There’s a movement to change this, more about this under “Making derivative games” below.
Copyright is automatic, you have it as soon as you create something original containing enough “artistic merit”. Which makes one wonder how some artists can get away with having copyright on an aquarium full of human urine. But that’s for another post.
What constitutes artistic merit differs from jurisdiction to jurisdiction (most call it something else, too). There’s a different version as well, mainly in the US, where the effort put into reproducing something grants artistic merit. So that if you take a photo you’re not making enough of an effort but if you paint a picture you are. Which may explain why Andy Warhola could get away with painting copies of Marylin Monroe photos or Campbell’s Soup cans.
Trademarks protect a certain name or logo (I believe the definition is “a recognizable sign that distinguishes the source of a product or service”). They’re business oriented and branch specific so if you’ve got the Coca Cola company manufacturing soft drinks you might get the Coca Cola Mining company without trademark infringement (although you could bet on Coca Cola contesting that on the grounds of diluting the trademark, more on that later).
Trademarks need to be registered and you have to pay a registration fee each year to keep them active (this differs between countries though, in some you pay a registration fee for a certain amount you years and then renew). Since you need to pay for the trademark it can also lapse and someone else can get it. This happened to Coca Cola in the 90’s and they took the new registrant to court. I believe that they settled though, effectively having to buy back their trademark.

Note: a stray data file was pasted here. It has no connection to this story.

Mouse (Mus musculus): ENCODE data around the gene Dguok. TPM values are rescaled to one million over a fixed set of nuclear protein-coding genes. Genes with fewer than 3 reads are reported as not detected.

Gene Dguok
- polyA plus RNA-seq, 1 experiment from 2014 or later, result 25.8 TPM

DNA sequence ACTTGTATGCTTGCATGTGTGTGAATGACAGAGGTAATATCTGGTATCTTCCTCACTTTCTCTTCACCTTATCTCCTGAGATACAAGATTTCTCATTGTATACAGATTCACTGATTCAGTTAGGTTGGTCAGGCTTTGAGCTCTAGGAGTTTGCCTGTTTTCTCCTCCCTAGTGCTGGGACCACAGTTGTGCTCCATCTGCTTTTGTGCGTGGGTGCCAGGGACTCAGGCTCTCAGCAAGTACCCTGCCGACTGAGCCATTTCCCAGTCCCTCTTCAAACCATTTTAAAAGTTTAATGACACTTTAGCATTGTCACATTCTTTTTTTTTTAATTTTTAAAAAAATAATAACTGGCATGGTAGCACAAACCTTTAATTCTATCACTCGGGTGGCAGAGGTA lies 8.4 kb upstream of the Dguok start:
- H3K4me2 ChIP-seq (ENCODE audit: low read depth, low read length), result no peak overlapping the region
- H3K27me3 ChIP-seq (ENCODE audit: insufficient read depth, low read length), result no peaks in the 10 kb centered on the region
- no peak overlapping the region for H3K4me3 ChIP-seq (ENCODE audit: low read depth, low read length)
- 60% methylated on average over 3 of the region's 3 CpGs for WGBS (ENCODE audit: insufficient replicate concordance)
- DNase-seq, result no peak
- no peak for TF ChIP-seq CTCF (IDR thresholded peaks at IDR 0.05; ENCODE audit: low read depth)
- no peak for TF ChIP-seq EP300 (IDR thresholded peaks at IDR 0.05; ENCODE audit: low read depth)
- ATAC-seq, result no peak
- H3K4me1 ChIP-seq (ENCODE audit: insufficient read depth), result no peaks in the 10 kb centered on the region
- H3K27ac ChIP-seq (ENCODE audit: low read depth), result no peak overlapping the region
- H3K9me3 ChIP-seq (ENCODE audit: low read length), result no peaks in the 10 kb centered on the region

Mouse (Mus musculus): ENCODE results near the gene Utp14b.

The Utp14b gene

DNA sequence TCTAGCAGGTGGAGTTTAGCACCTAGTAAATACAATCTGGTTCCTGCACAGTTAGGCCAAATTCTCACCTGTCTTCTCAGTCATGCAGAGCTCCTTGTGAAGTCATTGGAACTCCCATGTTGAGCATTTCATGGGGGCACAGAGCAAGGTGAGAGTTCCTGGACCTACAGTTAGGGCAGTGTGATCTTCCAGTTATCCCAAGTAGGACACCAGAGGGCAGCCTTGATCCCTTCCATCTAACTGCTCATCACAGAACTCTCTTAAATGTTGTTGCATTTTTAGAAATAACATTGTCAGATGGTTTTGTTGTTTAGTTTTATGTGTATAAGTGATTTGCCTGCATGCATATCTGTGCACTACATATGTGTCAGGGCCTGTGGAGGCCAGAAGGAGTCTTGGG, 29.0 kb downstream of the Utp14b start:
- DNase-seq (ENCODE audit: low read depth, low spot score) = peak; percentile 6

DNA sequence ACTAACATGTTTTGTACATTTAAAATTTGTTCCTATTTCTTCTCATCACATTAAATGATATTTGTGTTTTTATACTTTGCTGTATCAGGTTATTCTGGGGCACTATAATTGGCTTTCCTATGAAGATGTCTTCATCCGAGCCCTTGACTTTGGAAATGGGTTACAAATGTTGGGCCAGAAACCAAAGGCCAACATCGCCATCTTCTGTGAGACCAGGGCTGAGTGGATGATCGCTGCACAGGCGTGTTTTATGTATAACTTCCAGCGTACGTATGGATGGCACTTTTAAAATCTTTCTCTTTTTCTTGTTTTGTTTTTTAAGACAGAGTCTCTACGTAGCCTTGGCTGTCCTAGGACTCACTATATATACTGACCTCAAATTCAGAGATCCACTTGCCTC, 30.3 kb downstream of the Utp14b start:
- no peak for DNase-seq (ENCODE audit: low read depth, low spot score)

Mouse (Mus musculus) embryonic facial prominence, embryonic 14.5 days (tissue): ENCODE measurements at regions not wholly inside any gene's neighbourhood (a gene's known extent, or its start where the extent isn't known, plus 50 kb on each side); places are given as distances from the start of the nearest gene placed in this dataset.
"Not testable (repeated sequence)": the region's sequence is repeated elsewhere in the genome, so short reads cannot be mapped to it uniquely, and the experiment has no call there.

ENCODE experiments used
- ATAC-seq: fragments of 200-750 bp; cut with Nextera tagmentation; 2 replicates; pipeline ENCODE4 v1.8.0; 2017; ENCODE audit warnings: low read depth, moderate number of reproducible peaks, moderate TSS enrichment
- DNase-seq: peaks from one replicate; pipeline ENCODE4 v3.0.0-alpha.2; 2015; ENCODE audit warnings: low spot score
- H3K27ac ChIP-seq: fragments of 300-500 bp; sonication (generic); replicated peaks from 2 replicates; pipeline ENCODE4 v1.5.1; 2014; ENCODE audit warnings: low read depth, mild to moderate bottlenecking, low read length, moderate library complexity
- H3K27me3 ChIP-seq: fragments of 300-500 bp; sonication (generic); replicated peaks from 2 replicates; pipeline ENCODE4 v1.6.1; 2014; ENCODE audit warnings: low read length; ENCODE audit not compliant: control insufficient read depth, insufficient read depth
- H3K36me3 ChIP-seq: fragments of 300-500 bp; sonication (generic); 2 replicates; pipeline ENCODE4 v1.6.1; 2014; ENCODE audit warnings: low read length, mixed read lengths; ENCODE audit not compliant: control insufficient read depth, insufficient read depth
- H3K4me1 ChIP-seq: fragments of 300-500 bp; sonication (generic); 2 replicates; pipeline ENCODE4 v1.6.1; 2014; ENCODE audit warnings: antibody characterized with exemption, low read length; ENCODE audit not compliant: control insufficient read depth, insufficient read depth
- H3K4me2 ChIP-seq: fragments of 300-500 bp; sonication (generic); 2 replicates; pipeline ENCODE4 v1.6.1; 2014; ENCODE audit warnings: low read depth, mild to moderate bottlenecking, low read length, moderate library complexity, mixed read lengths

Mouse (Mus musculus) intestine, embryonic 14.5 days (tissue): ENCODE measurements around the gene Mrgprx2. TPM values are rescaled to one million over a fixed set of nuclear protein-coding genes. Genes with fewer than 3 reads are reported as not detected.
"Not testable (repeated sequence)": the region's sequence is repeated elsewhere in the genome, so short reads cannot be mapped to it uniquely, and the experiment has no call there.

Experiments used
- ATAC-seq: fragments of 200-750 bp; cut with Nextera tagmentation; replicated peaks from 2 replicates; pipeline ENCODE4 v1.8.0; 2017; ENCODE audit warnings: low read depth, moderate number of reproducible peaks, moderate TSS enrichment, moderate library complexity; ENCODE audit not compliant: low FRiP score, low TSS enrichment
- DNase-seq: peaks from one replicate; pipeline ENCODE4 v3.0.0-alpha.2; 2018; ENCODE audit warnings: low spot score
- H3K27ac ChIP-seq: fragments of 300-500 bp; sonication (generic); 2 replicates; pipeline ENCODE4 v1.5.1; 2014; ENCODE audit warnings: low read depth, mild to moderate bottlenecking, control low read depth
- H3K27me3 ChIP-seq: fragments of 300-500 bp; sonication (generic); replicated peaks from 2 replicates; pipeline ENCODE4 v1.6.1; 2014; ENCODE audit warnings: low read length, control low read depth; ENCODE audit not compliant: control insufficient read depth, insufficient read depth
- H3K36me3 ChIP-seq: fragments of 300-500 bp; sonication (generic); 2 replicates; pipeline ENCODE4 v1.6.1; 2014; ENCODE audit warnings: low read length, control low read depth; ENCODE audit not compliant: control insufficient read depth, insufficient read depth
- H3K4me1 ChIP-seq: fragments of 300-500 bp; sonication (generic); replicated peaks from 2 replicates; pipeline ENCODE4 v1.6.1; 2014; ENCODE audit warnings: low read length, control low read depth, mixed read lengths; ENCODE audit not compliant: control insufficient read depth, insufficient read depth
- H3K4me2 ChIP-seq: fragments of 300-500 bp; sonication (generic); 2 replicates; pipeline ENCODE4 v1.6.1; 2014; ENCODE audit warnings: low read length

Trademarks have to be defended or else a competitor may charge that they’ve lapsed into common use and you’ll lose them. This is what has happened with Xerox, which has become synonymous with “to photocopy” in a number of nations. Thus if you get a Cease & Desist letter (meaning “stop using our IP or we’ll sue) it doesn’t automatically mean that its from an evil, bad, money grubbing company. It just may be that they’re showing that they’re defending their trademark (they don’t actually have to take you to court in order to defend their trademark, mostly a C&D is enough).
Also, you may license your trademark openly. This is what George Lucas did when he said that any fan may create fan fiction or fan art about Star Wars, as long as it wasn’t canonical and was not-for-profit. This didn’t wipe out LucasArt’s trademarks as it was a clear, limited license, albeit granted to a large number of unnamed people. This differs between jurisdiction though (I’ll be writing that phrase quite a lot in this post, be warned).